The Federal government this weekend is planning immigration “raids” to arrest individuals who have criminal records and entered the country illegally. In addition, those who have overstayed their visas in violation of US immigration laws will also be targeted.
Trump administration officials said the action, in fulfillment of laws already on the books, will begin Sunday.
That report comes from the New York Times which cited two current Homeland Security officials and joined others in labeling them “raids.”
Last Friday, President Trump renewed his call for officials to enforce the law. The raids were postponed in June after the president previewed the operations on Twitter, stating ICE would remove “millions of illegal aliens.”
While some outlets have termed them “raids,” acting Customs and Border Protection commissioner Mark Morgan disputed the term in an interview with CBS News last month, instead labeling the action “interior enforcement.”
“If you are a mother with a kid, is that mother going to be handcuffed? No, she doesn’t need to be handcuffed,” Morgan added. “But if you are a criminal alien and you’ve been convicted of murder, sexual assault, and et cetera, are you going to handcuffed? You bet ya, you are going to be handcuffed.”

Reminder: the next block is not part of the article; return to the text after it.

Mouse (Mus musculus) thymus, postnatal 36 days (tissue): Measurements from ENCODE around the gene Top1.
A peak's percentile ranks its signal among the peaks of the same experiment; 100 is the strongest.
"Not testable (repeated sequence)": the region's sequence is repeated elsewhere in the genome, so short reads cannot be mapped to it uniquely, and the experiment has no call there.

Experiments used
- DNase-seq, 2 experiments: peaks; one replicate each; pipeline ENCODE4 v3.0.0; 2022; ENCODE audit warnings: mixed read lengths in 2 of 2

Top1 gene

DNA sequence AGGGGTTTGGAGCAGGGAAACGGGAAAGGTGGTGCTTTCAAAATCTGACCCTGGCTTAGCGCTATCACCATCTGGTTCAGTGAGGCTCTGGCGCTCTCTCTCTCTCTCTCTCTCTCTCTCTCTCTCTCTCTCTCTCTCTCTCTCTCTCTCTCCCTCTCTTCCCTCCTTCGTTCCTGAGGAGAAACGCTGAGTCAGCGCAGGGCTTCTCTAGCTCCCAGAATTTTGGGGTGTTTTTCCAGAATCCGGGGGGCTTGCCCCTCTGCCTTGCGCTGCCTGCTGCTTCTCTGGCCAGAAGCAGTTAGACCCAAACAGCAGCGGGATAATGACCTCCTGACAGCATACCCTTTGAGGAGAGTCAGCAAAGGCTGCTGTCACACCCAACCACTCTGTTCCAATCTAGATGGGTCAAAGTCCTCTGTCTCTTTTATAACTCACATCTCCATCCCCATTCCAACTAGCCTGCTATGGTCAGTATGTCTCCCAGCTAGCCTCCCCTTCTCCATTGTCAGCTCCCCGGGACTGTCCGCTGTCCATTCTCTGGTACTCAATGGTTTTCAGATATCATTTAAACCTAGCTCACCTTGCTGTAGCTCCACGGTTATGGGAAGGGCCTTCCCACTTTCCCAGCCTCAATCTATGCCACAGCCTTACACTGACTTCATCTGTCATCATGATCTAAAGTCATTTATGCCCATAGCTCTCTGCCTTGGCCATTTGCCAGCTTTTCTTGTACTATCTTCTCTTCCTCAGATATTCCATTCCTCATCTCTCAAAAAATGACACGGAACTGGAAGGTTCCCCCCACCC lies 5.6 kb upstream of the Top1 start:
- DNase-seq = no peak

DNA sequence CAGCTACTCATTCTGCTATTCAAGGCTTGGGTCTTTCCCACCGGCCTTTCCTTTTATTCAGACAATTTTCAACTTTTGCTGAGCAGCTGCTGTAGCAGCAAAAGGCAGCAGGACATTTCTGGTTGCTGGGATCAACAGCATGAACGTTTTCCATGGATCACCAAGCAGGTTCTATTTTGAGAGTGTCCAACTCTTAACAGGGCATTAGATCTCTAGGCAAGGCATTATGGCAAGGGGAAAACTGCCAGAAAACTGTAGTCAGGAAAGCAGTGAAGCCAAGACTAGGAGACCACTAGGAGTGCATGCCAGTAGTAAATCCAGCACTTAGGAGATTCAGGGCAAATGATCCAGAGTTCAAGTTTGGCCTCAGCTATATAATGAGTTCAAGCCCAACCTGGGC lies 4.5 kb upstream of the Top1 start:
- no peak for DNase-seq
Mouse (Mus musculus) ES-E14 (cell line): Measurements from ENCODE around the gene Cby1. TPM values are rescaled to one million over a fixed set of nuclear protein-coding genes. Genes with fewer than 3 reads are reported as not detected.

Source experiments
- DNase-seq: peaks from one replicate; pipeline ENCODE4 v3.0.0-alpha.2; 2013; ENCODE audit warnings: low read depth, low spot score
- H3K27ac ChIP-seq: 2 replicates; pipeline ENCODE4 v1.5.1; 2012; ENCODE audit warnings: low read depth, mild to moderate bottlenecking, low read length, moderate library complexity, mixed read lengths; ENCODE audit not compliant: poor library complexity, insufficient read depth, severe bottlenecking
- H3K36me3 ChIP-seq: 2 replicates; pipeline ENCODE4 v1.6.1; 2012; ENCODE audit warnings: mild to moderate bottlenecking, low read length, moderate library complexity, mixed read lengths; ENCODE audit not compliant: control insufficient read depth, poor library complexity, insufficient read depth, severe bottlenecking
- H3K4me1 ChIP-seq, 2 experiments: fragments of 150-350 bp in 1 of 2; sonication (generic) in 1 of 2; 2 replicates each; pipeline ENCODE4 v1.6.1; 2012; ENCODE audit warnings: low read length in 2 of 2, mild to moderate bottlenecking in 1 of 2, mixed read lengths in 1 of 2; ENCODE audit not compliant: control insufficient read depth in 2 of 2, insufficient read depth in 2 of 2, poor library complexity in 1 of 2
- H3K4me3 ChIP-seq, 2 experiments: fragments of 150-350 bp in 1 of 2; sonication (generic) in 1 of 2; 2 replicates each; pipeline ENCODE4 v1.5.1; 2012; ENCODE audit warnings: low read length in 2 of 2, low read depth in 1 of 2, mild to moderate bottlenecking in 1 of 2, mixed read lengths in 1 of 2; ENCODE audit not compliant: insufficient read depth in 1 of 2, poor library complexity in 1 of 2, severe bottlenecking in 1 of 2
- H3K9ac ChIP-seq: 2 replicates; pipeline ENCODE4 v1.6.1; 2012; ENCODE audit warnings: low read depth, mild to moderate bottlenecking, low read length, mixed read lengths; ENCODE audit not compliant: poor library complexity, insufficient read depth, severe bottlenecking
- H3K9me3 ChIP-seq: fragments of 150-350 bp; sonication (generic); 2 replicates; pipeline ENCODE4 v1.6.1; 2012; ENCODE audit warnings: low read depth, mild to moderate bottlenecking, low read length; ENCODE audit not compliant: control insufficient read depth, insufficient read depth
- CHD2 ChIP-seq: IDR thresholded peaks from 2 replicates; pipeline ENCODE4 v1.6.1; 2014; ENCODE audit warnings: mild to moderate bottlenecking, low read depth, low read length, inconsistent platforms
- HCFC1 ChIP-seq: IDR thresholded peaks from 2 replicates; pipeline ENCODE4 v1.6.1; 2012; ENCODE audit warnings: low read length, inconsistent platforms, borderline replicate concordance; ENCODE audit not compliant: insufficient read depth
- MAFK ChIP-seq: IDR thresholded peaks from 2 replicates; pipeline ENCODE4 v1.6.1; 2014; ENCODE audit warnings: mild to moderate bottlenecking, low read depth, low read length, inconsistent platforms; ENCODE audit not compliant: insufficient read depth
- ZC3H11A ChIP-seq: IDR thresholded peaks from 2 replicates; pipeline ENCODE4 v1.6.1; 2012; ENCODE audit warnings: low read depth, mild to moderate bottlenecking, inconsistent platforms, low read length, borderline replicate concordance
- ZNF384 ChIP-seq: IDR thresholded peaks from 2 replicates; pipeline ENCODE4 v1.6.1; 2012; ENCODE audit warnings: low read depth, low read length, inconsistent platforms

The officials, quoted by the New York Times said immigration agents were targeting at least 2,000 immigrants who have been ordered deported by a US court, some because they didn’t appear in court but are still in the US illegally.
Agents are expected to target at least 10 major cities.
That story comes as a new poll shows that 51 percent of American voters would support the mass deportations of the up to 22 million illegal aliens believed to be living in the United States, if Congress fails to close loopholes in the asylum system.
The Harvard/Harris Poll found that 8-in-10 Republican voters and 5-in-10 swing voters said President Trump should carry out mass deportation if Congress doesn’t act.
The poll found that Democrats and voters who supported Hillary Clinton in the 2016 election were less likely to approve of deportations.
Last week, as conditions at the border deteriorated, Democrat congressional leaders finally orchestrated a vote for additional humanitarian aid that the Trump administration had been denied for several months. The measure passed in both houses and was sent to President Trump for his signature.